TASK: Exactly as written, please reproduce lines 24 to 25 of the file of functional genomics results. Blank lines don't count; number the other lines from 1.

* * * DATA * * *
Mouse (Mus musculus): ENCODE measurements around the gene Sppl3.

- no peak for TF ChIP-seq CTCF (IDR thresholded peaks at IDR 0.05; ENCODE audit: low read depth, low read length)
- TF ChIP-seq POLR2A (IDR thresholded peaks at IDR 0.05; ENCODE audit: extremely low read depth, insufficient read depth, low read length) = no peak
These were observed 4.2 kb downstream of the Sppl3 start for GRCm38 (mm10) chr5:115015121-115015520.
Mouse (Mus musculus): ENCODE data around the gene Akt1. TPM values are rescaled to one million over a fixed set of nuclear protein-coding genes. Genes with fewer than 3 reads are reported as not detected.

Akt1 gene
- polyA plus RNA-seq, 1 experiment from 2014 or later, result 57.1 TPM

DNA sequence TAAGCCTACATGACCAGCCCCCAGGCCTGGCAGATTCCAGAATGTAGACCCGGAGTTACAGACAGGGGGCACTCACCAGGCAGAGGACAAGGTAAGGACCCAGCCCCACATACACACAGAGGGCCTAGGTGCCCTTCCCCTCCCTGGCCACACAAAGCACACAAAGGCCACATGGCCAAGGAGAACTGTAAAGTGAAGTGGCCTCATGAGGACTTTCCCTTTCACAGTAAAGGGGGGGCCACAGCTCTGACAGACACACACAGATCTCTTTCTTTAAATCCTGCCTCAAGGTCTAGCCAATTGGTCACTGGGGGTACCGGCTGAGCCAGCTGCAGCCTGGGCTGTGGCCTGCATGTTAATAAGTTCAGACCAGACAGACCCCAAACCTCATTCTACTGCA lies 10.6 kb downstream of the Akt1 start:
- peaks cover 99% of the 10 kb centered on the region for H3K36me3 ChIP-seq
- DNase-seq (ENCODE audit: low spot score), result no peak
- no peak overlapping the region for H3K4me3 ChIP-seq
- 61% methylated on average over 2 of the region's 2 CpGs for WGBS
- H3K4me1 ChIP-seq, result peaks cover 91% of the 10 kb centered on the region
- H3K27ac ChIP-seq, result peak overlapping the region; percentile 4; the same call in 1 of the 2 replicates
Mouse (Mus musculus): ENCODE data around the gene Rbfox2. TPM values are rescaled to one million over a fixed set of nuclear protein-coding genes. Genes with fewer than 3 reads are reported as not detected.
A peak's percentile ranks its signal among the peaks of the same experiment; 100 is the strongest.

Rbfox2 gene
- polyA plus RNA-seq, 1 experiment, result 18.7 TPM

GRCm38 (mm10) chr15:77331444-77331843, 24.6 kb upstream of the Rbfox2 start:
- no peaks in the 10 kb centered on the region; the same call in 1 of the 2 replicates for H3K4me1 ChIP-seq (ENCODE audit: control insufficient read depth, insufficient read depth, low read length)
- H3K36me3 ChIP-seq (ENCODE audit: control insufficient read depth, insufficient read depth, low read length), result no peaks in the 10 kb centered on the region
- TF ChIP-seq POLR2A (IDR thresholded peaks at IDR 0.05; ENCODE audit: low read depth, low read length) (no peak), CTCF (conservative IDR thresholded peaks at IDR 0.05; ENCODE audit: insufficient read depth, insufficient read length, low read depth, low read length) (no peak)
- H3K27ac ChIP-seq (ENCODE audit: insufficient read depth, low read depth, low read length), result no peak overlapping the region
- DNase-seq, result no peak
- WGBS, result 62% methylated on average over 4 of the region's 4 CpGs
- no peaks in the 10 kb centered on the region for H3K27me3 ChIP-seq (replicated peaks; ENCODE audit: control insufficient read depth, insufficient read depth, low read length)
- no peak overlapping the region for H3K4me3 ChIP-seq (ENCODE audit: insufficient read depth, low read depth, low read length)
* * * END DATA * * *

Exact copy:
- DNase-seq, result no peak
- WGBS, result 62% methylated on average over 4 of the region's 4 CpGs